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Re: idempotence of POST

From: David Morris <dwm@xpasc.com>
Date: Mon, 24 Nov 2003 17:37:55 -0800 (PST)
To: Mark Baker <distobj@acm.org>
Cc: Dave Oxley <david.oxley@workplace-systems.plc.uk>, <ietf-http-wg@w3.org>
Message-ID: <Pine.LNX.4.33.0311241723200.20363-100000@egate.xpasc.com>



On Mon, 24 Nov 2003, Mark Baker wrote:


> In my experience, an idempotent POST is most desirable in the situation
> where a response is not, or may not be, available.  So signally it in
> a response after the fact seems nonsensical.  But perhaps there are
> other use cases I'm not familiar with.

Actually, idempotence is of no interest if a prior response doesn't exist
.. or more precisely .. knowledge of a prior request doesn't exist. If the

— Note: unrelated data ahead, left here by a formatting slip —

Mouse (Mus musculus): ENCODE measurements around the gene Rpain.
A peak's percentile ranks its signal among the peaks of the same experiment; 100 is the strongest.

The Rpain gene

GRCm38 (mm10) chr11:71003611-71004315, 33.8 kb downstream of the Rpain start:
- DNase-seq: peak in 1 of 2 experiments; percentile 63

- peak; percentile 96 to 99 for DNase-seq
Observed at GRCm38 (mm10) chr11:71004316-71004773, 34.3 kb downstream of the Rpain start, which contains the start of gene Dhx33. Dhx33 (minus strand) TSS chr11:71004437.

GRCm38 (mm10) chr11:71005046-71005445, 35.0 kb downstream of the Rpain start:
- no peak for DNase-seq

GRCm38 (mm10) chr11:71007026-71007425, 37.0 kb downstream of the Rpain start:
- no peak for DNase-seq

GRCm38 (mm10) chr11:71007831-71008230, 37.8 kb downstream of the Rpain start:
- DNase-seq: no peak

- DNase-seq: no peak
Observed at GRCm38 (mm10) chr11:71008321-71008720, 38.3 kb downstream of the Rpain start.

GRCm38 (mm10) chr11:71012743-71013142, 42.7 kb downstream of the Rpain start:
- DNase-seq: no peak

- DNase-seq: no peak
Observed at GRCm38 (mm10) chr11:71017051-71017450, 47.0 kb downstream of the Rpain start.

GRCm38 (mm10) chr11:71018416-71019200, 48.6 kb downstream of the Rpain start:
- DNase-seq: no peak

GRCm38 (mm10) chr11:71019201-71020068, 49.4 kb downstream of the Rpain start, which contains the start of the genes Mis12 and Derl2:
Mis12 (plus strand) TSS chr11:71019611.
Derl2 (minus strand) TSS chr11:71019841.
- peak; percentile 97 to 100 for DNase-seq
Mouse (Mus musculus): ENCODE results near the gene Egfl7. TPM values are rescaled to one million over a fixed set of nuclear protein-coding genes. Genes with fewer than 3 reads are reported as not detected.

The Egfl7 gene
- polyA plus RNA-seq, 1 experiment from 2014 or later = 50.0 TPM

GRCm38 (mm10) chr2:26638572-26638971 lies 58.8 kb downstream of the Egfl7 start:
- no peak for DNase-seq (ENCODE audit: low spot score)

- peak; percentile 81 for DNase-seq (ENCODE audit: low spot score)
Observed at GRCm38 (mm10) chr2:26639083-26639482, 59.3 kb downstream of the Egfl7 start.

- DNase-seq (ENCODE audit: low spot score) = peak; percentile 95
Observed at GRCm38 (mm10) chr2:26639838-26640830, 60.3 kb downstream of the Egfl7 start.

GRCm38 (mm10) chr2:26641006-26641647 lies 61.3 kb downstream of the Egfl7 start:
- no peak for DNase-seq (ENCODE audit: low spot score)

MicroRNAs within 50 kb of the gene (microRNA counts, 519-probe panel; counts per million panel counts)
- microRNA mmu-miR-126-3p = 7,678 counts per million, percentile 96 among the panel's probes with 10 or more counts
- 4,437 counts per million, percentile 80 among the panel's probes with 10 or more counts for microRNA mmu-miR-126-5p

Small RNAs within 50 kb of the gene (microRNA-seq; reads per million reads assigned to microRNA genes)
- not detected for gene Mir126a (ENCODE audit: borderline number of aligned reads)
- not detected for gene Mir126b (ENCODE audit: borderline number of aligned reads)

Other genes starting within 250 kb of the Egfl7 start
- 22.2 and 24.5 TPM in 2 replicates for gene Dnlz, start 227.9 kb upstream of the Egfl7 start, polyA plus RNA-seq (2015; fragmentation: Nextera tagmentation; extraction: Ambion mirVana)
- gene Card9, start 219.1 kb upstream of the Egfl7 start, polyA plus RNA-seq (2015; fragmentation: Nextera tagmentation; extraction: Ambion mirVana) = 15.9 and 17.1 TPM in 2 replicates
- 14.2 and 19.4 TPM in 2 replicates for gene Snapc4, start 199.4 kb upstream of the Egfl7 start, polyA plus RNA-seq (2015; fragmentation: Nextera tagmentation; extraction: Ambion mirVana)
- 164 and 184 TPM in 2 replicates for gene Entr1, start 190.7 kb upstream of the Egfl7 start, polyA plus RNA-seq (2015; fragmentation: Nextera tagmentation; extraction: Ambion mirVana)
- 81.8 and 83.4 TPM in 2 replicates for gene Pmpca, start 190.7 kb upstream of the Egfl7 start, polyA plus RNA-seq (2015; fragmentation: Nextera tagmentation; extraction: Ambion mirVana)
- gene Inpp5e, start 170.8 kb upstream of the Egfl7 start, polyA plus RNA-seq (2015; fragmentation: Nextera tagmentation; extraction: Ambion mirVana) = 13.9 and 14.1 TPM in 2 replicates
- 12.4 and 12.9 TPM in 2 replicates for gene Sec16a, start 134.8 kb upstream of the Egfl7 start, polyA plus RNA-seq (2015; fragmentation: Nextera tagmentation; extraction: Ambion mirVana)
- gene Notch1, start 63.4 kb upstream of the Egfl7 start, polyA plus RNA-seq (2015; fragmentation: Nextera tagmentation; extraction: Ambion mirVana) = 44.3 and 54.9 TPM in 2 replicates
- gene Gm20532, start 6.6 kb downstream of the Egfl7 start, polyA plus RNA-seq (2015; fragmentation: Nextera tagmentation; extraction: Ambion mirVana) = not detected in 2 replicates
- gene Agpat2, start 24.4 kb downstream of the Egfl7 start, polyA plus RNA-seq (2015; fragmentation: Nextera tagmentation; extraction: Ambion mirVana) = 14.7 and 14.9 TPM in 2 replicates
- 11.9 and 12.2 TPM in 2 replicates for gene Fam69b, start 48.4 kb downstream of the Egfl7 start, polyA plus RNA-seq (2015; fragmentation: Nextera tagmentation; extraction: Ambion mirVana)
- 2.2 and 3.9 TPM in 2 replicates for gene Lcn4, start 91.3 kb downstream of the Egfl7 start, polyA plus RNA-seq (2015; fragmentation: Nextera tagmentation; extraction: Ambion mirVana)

user-agent has no such knowledge, then idempotence isn't an issue for GET
or POST.

The SAFE protocol proposal allowed a server to signal that a particular
POST was itempotent and could be re-issued w/o user prompting with no
risk of data distortion. It also logically means that a user-agent didn't
have to submit the POST request to the server if it had a valid cached
response.

Safe POST was the best alternative we could conceive of for allowing a
logical GET w/body which is a desirable feature. For example:
a. There is an expectation of a finite length for URLs ... allowing a body
would have resolved those issues
b. In some application interactions, such as login, it is quite
undesirable to have the credential data included in a URL ...
 i. They tend to be easy to compromise on the user's workstation through
    interfaces such as the broser location field.
 ii. Encoded URLs usually appear in server log data ... in order
    to preclude such exposure applications tend to use POST
    requests which may not be needed otherwise
Etc.

Dave Morris
Received on Monday, 24 November 2003 21:01:18 GMT

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